Prolific Australian writer-producer-director Bill Bennett has had one great moment, the unusual thriller Kiss or Kill (1997), in his long, international career. Usually, he alternates between ham-fisted social issue dramas, such as In a Savage Land (1999) and excruciatingly unfunny comedies like Two If By Sea (1996).
The Nugget belongs to the latter group. It is a laboured attempt to make an Aussie comedy about ordinary people, no doubt in homage to The Castle (1997). Bennett spins a predictable, creakily old-fashioned fable about the corrosive effects of instant wealth on families and friendships.
At the start, it shows promise. Lotto (Eric Bana), Wookie (Stephen Curry) and Sue (Dave O'Neil) form the Black Tar Gang, road workers who kill time on the weekends drinking beer and lazily prospecting for gold. When they miraculously discover a huge nugget, they begin planning their early retirement. But there are others lurking who want a piece of the action.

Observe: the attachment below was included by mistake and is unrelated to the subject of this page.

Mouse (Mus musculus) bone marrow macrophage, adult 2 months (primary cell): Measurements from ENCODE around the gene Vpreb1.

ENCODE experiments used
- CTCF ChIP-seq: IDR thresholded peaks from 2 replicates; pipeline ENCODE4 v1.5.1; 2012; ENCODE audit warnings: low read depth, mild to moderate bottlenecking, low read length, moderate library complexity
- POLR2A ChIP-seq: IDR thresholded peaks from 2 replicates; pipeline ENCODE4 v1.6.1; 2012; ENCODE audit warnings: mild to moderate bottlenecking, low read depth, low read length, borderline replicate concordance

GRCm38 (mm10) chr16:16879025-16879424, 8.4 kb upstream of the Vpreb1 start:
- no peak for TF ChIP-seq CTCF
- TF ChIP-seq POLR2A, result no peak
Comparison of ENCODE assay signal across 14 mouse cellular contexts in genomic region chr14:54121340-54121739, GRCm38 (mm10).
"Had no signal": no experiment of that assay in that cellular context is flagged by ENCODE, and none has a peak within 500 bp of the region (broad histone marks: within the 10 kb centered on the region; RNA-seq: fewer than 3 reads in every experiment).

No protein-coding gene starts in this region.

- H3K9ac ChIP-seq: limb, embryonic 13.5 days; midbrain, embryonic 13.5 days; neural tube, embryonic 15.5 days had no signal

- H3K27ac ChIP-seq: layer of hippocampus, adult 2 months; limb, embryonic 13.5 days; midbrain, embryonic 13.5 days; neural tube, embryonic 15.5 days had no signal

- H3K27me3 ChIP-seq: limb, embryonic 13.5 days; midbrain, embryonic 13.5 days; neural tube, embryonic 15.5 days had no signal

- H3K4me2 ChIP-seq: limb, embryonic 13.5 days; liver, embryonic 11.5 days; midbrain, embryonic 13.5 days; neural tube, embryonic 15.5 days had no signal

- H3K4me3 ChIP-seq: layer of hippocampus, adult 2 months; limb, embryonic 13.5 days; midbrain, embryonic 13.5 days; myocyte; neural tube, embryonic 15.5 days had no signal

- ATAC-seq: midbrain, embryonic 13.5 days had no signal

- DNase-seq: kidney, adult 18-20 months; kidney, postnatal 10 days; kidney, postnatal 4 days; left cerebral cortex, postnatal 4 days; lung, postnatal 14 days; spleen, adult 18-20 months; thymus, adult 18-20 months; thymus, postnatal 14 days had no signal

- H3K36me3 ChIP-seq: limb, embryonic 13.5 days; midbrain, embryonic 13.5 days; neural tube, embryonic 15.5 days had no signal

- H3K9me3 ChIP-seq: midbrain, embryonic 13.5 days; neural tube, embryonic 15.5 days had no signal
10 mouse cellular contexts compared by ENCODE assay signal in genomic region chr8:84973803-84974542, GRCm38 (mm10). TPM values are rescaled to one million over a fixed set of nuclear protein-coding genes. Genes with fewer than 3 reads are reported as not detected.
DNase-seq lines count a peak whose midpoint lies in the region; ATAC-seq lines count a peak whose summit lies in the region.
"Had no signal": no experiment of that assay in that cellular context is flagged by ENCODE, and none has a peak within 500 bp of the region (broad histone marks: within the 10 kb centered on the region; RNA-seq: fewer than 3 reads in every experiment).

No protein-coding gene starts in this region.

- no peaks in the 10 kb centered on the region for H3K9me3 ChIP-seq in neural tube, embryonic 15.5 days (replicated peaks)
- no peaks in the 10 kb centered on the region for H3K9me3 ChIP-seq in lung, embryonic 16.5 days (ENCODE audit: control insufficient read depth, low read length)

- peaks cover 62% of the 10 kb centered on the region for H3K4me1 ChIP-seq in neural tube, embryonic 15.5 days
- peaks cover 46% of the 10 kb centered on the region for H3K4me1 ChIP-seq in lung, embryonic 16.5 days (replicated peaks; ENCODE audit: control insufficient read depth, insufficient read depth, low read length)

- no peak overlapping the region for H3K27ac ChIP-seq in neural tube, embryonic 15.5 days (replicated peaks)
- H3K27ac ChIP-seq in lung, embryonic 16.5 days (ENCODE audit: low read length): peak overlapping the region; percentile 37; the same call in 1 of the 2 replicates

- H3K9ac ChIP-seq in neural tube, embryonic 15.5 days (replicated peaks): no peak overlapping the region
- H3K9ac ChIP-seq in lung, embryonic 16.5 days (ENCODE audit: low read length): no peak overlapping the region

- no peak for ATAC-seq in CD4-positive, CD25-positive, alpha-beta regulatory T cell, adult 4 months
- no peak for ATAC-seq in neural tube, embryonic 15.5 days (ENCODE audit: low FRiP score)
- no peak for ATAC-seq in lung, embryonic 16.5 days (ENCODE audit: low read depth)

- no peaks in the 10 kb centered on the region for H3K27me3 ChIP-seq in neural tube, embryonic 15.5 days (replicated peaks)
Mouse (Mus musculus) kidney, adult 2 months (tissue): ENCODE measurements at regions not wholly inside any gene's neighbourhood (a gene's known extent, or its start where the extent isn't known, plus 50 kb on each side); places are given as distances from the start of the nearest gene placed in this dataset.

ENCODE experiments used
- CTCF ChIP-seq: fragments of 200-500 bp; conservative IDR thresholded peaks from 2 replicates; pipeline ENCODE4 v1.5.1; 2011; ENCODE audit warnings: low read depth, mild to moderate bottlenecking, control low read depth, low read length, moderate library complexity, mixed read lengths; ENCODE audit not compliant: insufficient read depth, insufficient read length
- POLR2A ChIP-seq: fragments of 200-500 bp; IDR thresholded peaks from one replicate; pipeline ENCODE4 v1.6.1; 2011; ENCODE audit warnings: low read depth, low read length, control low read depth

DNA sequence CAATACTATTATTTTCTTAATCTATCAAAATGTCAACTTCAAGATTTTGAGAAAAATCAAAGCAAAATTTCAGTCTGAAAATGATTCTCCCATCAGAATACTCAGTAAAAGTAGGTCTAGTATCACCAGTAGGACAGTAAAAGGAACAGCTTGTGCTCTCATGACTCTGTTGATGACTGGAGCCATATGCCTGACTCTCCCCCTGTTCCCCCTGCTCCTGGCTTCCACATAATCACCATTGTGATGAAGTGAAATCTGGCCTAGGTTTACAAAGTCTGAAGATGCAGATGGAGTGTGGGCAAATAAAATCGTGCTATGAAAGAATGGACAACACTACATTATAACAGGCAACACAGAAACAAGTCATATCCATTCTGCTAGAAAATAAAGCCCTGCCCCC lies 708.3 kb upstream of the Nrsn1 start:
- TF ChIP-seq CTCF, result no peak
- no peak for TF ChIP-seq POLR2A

Bennett's films faithfully emulate the worst aspects of Mike Leigh's work. Characters are defined in terms of traits (Sue's laziness) or tics (Lotto's favourite expression, "you're being harsh") that are simply repeated ad nauseam.
The rickety plot built around these supposedly loveable yobbos seems like an afterthought. Familiar comedians including Jean Kittson pop up in screeching, pantomime-style cameos.
There is no energy of any kind in the film. It drags interminably, and neither the jaunty music nor the occasional burst of frantic burlesque can save it.
As is often the case in Bennett's work, there is an awkward attempt to simultaneously exploit misogynistic or racist humour and to criticise it – as in the uncomfortable role given to Sue's Asian wife, Moon Choo (Karen Pang).
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© Adrian Martin October 2002